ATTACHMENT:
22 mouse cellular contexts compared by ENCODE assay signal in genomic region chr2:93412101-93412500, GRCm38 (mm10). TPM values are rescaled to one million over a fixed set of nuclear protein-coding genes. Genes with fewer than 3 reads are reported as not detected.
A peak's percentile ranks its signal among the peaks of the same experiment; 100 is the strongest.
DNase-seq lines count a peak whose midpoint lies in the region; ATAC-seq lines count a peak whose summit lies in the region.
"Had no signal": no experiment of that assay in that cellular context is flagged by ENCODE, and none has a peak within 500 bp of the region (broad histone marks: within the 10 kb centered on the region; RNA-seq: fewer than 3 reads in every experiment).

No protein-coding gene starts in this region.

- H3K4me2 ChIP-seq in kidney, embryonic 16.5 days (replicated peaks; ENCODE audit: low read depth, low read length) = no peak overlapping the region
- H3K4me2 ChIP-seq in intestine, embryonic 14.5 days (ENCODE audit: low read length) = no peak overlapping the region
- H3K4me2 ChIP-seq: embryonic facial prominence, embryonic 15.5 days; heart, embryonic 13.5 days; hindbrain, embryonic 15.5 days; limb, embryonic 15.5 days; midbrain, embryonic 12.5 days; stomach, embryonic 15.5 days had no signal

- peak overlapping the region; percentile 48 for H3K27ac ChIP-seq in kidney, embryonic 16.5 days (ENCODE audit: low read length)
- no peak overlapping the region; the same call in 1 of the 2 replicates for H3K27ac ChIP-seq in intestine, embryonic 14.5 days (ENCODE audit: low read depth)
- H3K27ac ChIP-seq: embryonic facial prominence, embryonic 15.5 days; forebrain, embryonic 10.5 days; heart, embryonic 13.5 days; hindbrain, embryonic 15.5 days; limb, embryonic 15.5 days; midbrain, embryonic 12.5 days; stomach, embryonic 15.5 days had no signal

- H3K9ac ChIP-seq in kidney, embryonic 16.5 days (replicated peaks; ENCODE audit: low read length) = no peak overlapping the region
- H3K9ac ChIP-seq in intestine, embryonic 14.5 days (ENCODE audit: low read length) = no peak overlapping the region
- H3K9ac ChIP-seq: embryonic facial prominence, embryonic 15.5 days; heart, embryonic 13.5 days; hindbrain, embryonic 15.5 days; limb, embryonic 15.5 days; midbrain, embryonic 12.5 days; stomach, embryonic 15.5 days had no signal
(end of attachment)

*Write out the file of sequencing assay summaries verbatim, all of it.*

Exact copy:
22 mouse cellular contexts compared by ENCODE assay signal in genomic region chr2:93412101-93412500, GRCm38 (mm10). TPM values are rescaled to one million over a fixed set of nuclear protein-coding genes. Genes with fewer than 3 reads are reported as not detected.
A peak's percentile ranks its signal among the peaks of the same experiment; 100 is the strongest.
DNase-seq lines count a peak whose midpoint lies in the region; ATAC-seq lines count a peak whose summit lies in the region.
"Had no signal": no experiment of that assay in that cellular context is flagged by ENCODE, and none has a peak within 500 bp of the region (broad histone marks: within the 10 kb centered on the region; RNA-seq: fewer than 3 reads in every experiment).

No protein-coding gene starts in this region.

- H3K4me2 ChIP-seq in kidney, embryonic 16.5 days (replicated peaks; ENCODE audit: low read depth, low read length) = no peak overlapping the region
- H3K4me2 ChIP-seq in intestine, embryonic 14.5 days (ENCODE audit: low read length) = no peak overlapping the region
- H3K4me2 ChIP-seq: embryonic facial prominence, embryonic 15.5 days; heart, embryonic 13.5 days; hindbrain, embryonic 15.5 days; limb, embryonic 15.5 days; midbrain, embryonic 12.5 days; stomach, embryonic 15.5 days had no signal

- peak overlapping the region; percentile 48 for H3K27ac ChIP-seq in kidney, embryonic 16.5 days (ENCODE audit: low read length)
- no peak overlapping the region; the same call in 1 of the 2 replicates for H3K27ac ChIP-seq in intestine, embryonic 14.5 days (ENCODE audit: low read depth)
- H3K27ac ChIP-seq: embryonic facial prominence, embryonic 15.5 days; forebrain, embryonic 10.5 days; heart, embryonic 13.5 days; hindbrain, embryonic 15.5 days; limb, embryonic 15.5 days; midbrain, embryonic 12.5 days; stomach, embryonic 15.5 days had no signal

- H3K9ac ChIP-seq in kidney, embryonic 16.5 days (replicated peaks; ENCODE audit: low read length) = no peak overlapping the region
- H3K9ac ChIP-seq in intestine, embryonic 14.5 days (ENCODE audit: low read length) = no peak overlapping the region
- H3K9ac ChIP-seq: embryonic facial prominence, embryonic 15.5 days; heart, embryonic 13.5 days; hindbrain, embryonic 15.5 days; limb, embryonic 15.5 days; midbrain, embryonic 12.5 days; stomach, embryonic 15.5 days had no signal